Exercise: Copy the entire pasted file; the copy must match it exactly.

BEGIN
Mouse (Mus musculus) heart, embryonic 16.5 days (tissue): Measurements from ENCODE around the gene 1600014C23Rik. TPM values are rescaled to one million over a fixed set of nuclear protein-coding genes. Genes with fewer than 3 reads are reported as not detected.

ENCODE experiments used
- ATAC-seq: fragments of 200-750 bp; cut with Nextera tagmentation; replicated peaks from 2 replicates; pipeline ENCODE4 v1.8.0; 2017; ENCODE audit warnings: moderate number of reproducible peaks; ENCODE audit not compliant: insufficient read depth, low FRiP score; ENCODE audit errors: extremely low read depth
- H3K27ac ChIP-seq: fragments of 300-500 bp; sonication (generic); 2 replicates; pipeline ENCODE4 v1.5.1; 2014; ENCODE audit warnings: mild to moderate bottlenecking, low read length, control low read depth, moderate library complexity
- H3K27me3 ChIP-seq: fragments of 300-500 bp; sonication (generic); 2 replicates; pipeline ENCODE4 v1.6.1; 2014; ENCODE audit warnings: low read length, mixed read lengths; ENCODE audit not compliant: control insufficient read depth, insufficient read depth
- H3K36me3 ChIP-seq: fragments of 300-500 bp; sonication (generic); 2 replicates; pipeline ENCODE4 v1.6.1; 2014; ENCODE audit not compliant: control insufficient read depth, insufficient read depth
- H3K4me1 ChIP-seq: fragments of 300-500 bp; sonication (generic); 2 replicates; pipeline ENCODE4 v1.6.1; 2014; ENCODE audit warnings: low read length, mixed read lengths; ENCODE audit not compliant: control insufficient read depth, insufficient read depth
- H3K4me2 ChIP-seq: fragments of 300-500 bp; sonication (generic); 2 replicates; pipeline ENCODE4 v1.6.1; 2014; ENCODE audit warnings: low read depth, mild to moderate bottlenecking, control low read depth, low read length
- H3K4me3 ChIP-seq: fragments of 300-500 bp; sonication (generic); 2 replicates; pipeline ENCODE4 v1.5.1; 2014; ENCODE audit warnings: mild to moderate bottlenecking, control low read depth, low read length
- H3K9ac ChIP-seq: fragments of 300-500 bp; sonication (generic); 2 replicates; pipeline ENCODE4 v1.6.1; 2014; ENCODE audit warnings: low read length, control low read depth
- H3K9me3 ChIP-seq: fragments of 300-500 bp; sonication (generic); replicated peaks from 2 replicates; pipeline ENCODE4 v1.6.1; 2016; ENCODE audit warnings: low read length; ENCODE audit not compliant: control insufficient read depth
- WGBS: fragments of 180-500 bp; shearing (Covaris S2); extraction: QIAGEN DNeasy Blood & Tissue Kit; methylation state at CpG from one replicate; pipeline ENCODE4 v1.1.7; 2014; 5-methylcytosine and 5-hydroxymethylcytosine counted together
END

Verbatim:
Mouse (Mus musculus) heart, embryonic 16.5 days (tissue): Measurements from ENCODE around the gene 1600014C23Rik. TPM values are rescaled to one million over a fixed set of nuclear protein-coding genes. Genes with fewer than 3 reads are reported as not detected.

ENCODE experiments used
- ATAC-seq: fragments of 200-750 bp; cut with Nextera tagmentation; replicated peaks from 2 replicates; pipeline ENCODE4 v1.8.0; 2017; ENCODE audit warnings: moderate number of reproducible peaks; ENCODE audit not compliant: insufficient read depth, low FRiP score; ENCODE audit errors: extremely low read depth
- H3K27ac ChIP-seq: fragments of 300-500 bp; sonication (generic); 2 replicates; pipeline ENCODE4 v1.5.1; 2014; ENCODE audit warnings: mild to moderate bottlenecking, low read length, control low read depth, moderate library complexity
- H3K27me3 ChIP-seq: fragments of 300-500 bp; sonication (generic); 2 replicates; pipeline ENCODE4 v1.6.1; 2014; ENCODE audit warnings: low read length, mixed read lengths; ENCODE audit not compliant: control insufficient read depth, insufficient read depth
- H3K36me3 ChIP-seq: fragments of 300-500 bp; sonication (generic); 2 replicates; pipeline ENCODE4 v1.6.1; 2014; ENCODE audit not compliant: control insufficient read depth, insufficient read depth
- H3K4me1 ChIP-seq: fragments of 300-500 bp; sonication (generic); 2 replicates; pipeline ENCODE4 v1.6.1; 2014; ENCODE audit warnings: low read length, mixed read lengths; ENCODE audit not compliant: control insufficient read depth, insufficient read depth
- H3K4me2 ChIP-seq: fragments of 300-500 bp; sonication (generic); 2 replicates; pipeline ENCODE4 v1.6.1; 2014; ENCODE audit warnings: low read depth, mild to moderate bottlenecking, control low read depth, low read length
- H3K4me3 ChIP-seq: fragments of 300-500 bp; sonication (generic); 2 replicates; pipeline ENCODE4 v1.5.1; 2014; ENCODE audit warnings: mild to moderate bottlenecking, control low read depth, low read length
- H3K9ac ChIP-seq: fragments of 300-500 bp; sonication (generic); 2 replicates; pipeline ENCODE4 v1.6.1; 2014; ENCODE audit warnings: low read length, control low read depth
- H3K9me3 ChIP-seq: fragments of 300-500 bp; sonication (generic); replicated peaks from 2 replicates; pipeline ENCODE4 v1.6.1; 2016; ENCODE audit warnings: low read length; ENCODE audit not compliant: control insufficient read depth
- WGBS: fragments of 180-500 bp; shearing (Covaris S2); extraction: QIAGEN DNeasy Blood & Tissue Kit; methylation state at CpG from one replicate; pipeline ENCODE4 v1.1.7; 2014; 5-methylcytosine and 5-hydroxymethylcytosine counted together